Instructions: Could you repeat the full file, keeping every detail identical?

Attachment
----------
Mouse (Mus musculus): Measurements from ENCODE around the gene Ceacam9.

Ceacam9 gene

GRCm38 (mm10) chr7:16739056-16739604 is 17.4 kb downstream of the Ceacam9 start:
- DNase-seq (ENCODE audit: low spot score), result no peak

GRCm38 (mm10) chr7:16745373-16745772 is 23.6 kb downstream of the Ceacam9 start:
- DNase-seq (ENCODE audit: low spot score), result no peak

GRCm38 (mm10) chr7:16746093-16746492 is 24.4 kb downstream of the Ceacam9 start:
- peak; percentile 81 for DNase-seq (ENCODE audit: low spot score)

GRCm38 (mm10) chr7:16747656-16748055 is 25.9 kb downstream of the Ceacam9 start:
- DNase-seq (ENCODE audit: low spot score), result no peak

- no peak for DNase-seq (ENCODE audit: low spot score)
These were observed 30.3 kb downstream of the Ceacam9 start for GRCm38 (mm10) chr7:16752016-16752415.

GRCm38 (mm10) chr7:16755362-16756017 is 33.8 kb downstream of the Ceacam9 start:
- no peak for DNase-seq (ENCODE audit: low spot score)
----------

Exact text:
Mouse (Mus musculus): Measurements from ENCODE around the gene Ceacam9.

Ceacam9 gene

GRCm38 (mm10) chr7:16739056-16739604 is 17.4 kb downstream of the Ceacam9 start:
- DNase-seq (ENCODE audit: low spot score), result no peak

GRCm38 (mm10) chr7:16745373-16745772 is 23.6 kb downstream of the Ceacam9 start:
- DNase-seq (ENCODE audit: low spot score), result no peak

GRCm38 (mm10) chr7:16746093-16746492 is 24.4 kb downstream of the Ceacam9 start:
- peak; percentile 81 for DNase-seq (ENCODE audit: low spot score)

GRCm38 (mm10) chr7:16747656-16748055 is 25.9 kb downstream of the Ceacam9 start:
- DNase-seq (ENCODE audit: low spot score), result no peak

- no peak for DNase-seq (ENCODE audit: low spot score)
These were observed 30.3 kb downstream of the Ceacam9 start for GRCm38 (mm10) chr7:16752016-16752415.

GRCm38 (mm10) chr7:16755362-16756017 is 33.8 kb downstream of the Ceacam9 start:
- no peak for DNase-seq (ENCODE audit: low spot score)